Freedom of Association and Assembly / Protests, Political Expression
Microtech Contracting Corp. v. Mason Tenders District Council of Greater New York
Closed Expands Expression
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The Grand Chamber of the European Court of Human Rights held that the United Kingdom violated Article 10 of the European Convention on Human Rights on the ground that the legal basis for the imposition of an order on two individuals was not “prescribed by the law”. Two protesters had attempted to disrupt a fox hunt and had been ordered to “keep the peace and be of good behaviour” in future. The domestic courts held that the protesters’ behavior was “contra bonos mores” which justified a guarantee that they would abstain from disrupting the hunters. The Court held that as they had not been found to have acted unlawfully in their protest against the hunt, the order was one to refrain from undetermined and uncertain behavior and therefore was not foreseeable and not a justifiable limitation of the protesters’ right to freedom of expression.
On March 3, 1993, Joseph Hashman and Wanda Harrup, two nationals of the United Kingdom blew a hunting horn and engaged in “hallooing” with the intention to disrupt the Portman Hunt, a fox hunt in England. Hashman and Harrup described themselves as “hunt saboteurs” and had sought to distract the dogs from hunting and therefore killing foxes as part of the hunt. Their actions at Portman Hunt made some of the dogs involved in the hunt restless and distracted and one dog was killed 30 minutes after the sounds of the hunting horns after running across a road and being hit by a truck. The hunters lodged a complaint alleging that Hashman and Harrup’s behavior was in breach of the peace and contra bonos mores (against good morals) as it endangered the dogs as well as other users of the road nearby.
On September 7, 1993, Hashman and Harrup were brought before the Gillingham Magistrates Court which bound them over to “keep the peace and be of good behaviour in the sum of 100 pounds sterling for twelve months” [para. 5]. In the United Kingdom, magistrates have the power to “bind over”: a common-law proceeding that grants the courts the power to require a person whose behavior causes or could cause violence or a breach of peace to enter a promise or a “recognizance” to “keep the peace or be of good behavior for a specified period of time” secured by a sum of money fixed by the court if the person in question does not consent to this [para. 15]. The magistrate may order the arrest of the individual either for a maximum of six months under 1980 legislation or indefinitely under 1361 legislation or the common law.
Hashman and Harrup appealed to the Crown Court, which dismissed the appeal. The Crown Court held that Hashman and Harrup’s behavior had not committed a breach of the peace nor was it likely to cause a breach of the peace as there had been no violence or threats of violence. However, the Court held that Hashman and Harrup’s actions had been “a deliberate attempt to interfere with the Portman Hunt and to take hounds out of the control of the huntsman” and were therefore unlawful and contra bonos mores [para. 7]. The Crown Court noted that Hashman and Harrup “would repeat their behaviour unless it were checked by the sanction of a bind over” and that the power to bind over was “wider than the power of arrest and could be exercised whenever it was proved either that there had been a breach of the peace or that there had been behaviour contra bonos mores, since a breach of the peace is ex hypothesi contra bonos mores” [para. 7].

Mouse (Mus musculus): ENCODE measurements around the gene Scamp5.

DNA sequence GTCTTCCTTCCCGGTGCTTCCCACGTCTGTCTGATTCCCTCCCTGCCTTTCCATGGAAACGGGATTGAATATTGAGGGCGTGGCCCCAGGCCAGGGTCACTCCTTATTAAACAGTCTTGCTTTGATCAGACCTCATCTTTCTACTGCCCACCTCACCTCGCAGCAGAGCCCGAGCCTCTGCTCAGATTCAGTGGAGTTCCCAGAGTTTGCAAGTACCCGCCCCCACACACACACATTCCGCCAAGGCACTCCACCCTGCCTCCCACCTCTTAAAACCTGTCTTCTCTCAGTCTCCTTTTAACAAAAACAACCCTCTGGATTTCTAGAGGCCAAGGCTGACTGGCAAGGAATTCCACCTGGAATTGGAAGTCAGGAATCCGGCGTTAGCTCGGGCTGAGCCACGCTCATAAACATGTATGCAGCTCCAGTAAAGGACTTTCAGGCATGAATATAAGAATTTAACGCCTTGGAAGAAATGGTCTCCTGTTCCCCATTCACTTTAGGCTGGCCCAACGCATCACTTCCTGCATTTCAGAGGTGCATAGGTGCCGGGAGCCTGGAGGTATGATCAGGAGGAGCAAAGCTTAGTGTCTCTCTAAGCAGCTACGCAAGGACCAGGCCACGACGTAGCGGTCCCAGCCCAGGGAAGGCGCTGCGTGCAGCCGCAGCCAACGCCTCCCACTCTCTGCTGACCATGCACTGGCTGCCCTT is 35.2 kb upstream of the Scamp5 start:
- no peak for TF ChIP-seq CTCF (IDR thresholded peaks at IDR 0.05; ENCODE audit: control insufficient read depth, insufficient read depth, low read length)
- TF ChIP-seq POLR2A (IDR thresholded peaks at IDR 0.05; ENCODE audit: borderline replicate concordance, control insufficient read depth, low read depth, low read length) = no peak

Hashman and Harrup lodged a complaint to the European Commission of Human Rights, arguing that their right to freedom of expression under Article 10 of the European Convention on Human Rights was violated by the binding over. The Commission referred the matter to the European Court of Human Rights.
Article 10(1) states: “Everyone has the right to freedom of expression. This right shall include freedom to hold opinions and to receive and impart information and ideas without interference by public authority and regardless of frontiers. This Article shall not prevent States from requiring the licensing of broadcasting, television or cinema enterprises.”
Article 10(2) provides for the limitation of the right: “The exercise of these freedoms, since it carries with it duties and responsibilities, may be subject to such formalities, conditions, restrictions or penalties as are prescribed by law and are necessary in a democratic society, in the interests of national security, territorial integrity or public safety, for the prevention of disorder or crime, for the protection of health or morals, for the protection of the reputation or rights of others, for preventing the disclosure of information received in confidence, or for maintaining the authority and impartiality of the judiciary.”
The European Court of Human Rights delivered a majority judgment of sixteen to one. Judge Baka delivered a dissenting judgment. The central issues for the Court’s determination were whether Hashman and Harrup’s conduct of blowing a horn and hallooing constituted an expression of opinion within the meaning of Article 10(1), and then whether a restriction to that right through the binding over was “prescribed by law” in terms of Article 10(2).